The BEG program is a Federal discretionary grant program that provides financial assistance to States and entities that share a land border with another country for carrying out border commercial motor vehicle (CMV) safety programs and related enforcement activities and projects.
The goal of the BEG program is to reduce the number and severity of commercial motor vehicle crashes in the United States. CMVs from foreign countries entering the United States must comply with the Federal Motor Carrier Safety and Hazardous Material regulations, financial responsibility and registration requirements of the United States. All drivers of those vehicles must be properly licensed and qualified to operate the CMV.
Congress intended that these Border Enforcement Grants be used primarily for enforcement activities related to foreign-domiciled carriers that engage in international commerce by crossing the Mexican or Canadian borders. Except as indicated in the last sentence of this paragraph, international commerce includes any transportation within the United States intended by the shipper to cross a United States international border before delivery to the consignee. A shipment that originates in one State in the United States and terminates in another State in the United States is not considered transportation in international commerce, even if part of the transportation occurs in a foreign country.
The Federal share of the BEG may be 100 percent of the expenditures approved in the State or entity's Border Enforcement Plan provided the maintenance of expenditures amount is met. Beginning in fiscal year 2017 BEG will become part of the Motor Carrier Safety Assistance Program (MCSAP) as a result of the Fixing America’s Surface Transportation Act (FAST Act).
Requests from entities should be coordinated with the State lead agency for the Motor Carrier Safety Assistance Program (MCSAP). State lead agency information is available by contacting the FMCSA Division office located within each border state.
The Federal Motor Carrier Safety Administration (FMCSA) must ensure as steward of the taxpayer dollars, that it awards BEG funds in a manner that considers cost and benefits, performance goals, fiscal responsibility and accountability.
The amount of the award to a qualified applicant will be based on the recommendations from the FMCSA Division office, Technical Review Panel (TRP), Grants Management Office (GMO), and Program Office (PO) and the review of all applications received and the amount of BEG funding available. Applications are evaluated by a cross-discipline team: technical review panel (TRP), grant specialists, program officers, and FMCSA staff responsible for day-to-day grant management oversight. This process includes:
TRP Merit Review: This review provides an independent assessment of the technical/programmatic merit of an application.
Budget Review/Cost Analysis. This review provides an assessment of allowable costs in accordance with Federal grant requirements, the cost realism of the budget estimate, appropriateness and reasonableness of resources, and reasonableness and feasibility of the schedule relative to the application timeline.
Federal Awarding Agency Review of Risk Posed by Applicants. This review provides a risk assessment on each applicant’s organization.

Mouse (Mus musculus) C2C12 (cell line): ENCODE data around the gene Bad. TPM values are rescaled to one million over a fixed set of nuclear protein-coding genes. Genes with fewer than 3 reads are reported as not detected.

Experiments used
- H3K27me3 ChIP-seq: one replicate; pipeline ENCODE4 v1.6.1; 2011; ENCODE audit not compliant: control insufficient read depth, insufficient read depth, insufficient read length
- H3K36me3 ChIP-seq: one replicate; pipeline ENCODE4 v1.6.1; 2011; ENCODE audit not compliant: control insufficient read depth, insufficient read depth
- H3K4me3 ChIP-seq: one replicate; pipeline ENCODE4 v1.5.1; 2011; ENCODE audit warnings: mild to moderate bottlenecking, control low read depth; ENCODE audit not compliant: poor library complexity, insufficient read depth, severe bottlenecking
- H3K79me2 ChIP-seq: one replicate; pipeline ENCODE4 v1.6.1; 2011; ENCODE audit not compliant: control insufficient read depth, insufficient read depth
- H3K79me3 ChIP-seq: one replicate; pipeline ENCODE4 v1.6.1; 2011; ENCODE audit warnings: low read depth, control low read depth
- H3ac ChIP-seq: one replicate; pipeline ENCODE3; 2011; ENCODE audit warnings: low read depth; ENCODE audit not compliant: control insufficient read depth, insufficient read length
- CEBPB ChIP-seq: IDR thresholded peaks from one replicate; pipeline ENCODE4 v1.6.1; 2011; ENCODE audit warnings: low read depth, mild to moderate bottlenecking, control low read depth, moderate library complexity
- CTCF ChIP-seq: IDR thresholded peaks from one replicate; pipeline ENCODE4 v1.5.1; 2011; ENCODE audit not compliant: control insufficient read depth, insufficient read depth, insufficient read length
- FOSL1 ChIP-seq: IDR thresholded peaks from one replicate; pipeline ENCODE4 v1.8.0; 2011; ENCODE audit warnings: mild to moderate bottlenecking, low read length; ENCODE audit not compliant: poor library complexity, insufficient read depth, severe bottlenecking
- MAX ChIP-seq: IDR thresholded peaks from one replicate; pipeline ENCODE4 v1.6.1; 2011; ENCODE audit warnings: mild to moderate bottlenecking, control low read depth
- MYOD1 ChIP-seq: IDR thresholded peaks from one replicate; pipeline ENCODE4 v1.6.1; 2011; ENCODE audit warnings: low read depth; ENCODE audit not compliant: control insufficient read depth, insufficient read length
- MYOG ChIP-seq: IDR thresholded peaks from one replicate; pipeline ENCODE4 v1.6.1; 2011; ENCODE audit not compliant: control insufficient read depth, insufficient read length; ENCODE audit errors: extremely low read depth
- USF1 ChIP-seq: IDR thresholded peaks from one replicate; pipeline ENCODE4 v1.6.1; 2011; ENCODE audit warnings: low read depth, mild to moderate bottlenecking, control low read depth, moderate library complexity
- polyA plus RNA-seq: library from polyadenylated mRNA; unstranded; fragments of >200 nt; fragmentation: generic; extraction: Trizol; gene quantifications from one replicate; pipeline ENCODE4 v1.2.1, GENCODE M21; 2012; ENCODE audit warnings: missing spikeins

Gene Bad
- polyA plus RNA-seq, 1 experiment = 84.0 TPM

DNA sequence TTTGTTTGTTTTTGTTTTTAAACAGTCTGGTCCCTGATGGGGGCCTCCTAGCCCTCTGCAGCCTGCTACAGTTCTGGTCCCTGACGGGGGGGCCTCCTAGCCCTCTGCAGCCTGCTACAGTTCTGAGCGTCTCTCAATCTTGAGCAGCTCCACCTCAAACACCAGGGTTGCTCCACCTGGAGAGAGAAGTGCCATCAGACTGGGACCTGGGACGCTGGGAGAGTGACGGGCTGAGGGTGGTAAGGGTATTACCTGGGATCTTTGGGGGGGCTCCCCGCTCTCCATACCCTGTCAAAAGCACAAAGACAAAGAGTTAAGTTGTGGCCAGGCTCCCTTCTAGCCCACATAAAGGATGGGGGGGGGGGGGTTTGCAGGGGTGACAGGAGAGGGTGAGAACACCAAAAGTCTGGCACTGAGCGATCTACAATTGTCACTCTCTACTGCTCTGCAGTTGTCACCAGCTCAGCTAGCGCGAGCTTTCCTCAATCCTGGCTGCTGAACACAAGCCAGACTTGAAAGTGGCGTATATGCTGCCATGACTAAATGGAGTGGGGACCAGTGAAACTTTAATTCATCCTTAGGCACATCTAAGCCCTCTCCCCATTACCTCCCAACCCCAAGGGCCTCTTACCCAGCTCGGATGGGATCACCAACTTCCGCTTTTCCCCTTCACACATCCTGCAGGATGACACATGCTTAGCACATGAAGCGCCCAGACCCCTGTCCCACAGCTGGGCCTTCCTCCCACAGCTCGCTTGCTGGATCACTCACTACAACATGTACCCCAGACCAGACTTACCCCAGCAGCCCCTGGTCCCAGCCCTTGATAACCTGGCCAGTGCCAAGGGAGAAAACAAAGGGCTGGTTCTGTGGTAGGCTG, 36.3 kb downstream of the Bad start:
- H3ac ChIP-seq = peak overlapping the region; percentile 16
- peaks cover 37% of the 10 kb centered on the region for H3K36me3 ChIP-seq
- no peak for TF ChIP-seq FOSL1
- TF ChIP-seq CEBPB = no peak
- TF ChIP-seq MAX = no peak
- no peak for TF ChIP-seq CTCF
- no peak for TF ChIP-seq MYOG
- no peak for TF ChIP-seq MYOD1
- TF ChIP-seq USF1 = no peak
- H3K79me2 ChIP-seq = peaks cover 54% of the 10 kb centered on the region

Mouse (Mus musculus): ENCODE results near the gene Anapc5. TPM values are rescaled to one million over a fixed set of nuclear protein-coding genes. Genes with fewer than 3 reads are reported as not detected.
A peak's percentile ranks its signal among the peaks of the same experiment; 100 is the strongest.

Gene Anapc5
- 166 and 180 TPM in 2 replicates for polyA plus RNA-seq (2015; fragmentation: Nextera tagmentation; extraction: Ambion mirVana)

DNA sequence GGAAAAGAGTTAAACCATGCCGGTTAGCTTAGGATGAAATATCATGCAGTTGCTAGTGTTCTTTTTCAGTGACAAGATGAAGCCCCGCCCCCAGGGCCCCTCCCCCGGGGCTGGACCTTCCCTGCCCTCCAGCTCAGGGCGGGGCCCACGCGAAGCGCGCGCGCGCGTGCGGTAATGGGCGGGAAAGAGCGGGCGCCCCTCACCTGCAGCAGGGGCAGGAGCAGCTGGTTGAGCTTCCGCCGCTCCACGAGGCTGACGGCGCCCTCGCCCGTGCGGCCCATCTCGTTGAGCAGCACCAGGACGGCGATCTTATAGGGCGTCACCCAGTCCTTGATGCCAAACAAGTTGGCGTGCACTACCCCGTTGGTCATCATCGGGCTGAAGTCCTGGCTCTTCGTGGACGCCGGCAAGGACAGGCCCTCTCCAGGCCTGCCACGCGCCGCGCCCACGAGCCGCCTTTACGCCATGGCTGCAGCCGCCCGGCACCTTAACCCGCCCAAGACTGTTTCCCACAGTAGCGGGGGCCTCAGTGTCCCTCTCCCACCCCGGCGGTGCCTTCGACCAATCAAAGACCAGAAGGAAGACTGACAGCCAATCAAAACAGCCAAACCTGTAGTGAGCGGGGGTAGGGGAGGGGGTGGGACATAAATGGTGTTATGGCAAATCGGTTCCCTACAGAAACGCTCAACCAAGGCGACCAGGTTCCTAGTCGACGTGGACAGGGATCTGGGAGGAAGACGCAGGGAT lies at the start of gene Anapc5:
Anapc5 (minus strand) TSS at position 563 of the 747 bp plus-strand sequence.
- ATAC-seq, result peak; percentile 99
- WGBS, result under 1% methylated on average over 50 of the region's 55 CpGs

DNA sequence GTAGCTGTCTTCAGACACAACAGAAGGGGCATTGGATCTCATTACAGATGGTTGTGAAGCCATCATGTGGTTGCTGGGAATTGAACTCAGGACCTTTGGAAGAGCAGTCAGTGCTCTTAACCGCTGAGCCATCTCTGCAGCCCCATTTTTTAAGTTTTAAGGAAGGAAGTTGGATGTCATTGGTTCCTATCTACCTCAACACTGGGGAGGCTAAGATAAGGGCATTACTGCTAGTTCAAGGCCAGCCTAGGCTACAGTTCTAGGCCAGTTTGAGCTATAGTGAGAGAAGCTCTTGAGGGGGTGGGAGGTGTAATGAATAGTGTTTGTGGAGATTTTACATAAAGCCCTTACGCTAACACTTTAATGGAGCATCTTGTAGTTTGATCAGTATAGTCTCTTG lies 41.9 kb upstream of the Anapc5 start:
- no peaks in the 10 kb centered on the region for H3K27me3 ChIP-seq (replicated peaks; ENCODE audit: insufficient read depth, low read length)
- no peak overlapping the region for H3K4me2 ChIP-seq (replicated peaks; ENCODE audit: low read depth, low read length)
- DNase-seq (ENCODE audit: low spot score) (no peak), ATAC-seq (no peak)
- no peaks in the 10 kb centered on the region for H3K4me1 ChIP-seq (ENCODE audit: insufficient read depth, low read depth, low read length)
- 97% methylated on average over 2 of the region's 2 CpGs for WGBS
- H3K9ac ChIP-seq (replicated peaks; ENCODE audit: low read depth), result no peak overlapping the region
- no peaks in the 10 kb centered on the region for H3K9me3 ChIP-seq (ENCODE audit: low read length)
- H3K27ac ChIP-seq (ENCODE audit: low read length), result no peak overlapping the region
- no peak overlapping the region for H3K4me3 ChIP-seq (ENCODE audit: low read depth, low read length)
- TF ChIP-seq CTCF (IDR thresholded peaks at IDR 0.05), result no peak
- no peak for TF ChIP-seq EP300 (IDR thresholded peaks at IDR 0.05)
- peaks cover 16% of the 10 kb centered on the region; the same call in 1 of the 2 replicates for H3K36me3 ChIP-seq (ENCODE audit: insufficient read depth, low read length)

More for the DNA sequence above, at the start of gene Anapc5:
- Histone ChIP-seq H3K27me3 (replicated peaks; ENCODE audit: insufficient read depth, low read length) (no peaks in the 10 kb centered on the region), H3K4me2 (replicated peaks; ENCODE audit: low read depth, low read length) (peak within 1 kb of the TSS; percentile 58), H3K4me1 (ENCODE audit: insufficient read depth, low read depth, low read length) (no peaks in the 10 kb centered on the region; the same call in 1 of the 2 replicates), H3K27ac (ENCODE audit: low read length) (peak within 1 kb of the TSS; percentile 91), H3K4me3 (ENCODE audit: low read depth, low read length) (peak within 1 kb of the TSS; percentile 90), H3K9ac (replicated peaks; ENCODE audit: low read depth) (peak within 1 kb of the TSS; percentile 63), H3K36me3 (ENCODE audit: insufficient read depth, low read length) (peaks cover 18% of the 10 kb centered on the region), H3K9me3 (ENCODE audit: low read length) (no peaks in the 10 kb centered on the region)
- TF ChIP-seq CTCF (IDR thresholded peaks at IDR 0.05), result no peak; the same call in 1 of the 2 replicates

Applicant Past Performance w/ FMCSA. This review provides information that is considered as a possible indicator for predicting future performance. Applicants with no prior FMCSA grant awards will not be eliminated from funding consideration.
Consideration of Program-Specific Aspects: The FMCSA will consider other aspects in the review of the application, in addition to an application’s merit, budget, risk assessment, and past performance.
The following are eligible for the Border Enforcement Grant (BEG):
A State or entity that shares a land border with another country for carrying out commercial motor vehicle safety programs and related enforcement activity and projects.
Individuals are not eligible for BEG funding.
Eligible activities include:
Ensure southern Border States are meeting all Federal requirements specified in Section 350 of the FY 2002 Department of Transportation Appropriations Act, to allow access to Mexico-domiciled carriers beyond the border commercial zones;
Increase the number of CMV safety inspections and commercial driver's license(CDL)/operating authority/financial responsibility checks focusing on the following types of international traffic:
Motor carriers of Property, and
Motor carriers of Hazardous Materials (HM)*,
Increase the number of motor coach inspections to be conducted at or within the commercial zones of international crossings,
Targeted CMV inspections within corridors where there is a significant amount of international traffic based on state transportation statistics.
Improve the capability to conduct CMV safety inspection at remote and other sites near the northern or southern borders. (The list of grant expenditures eligible for reimbursement in subsections (a) through (f) of 49 CFR 350.311, relating to MCSAP should be used as a guide.);
Other innovative initiatives designed to improve the compliance status of CMVs, drivers, and carriers entering the United States from Canada or Mexico; and
Research initiatives focused on cross-border enforcement and related issues.
* If the states safety data reflects crashes or incidents involving HM carriers.
Application and Award Process
Learn more about the application and award process here.
Border Enforcement Grant funding, is authorized by the Fixing America’s Surface Transportation Act, or “FAST” Act, (Public Law 114-94), Safe, Accountable, Flexible, and Efficient Transportation Equity Act: A Legacy for Users (Public Law 109-59, Sections 4101(c)(2) and 4110), as amended by Moving Ahead for Progress in the 21st Century,Pub. L. No.112–141, §§ 32603(c) and 32603(h) (2012), 49 USC Section 31107 (2006) as amended.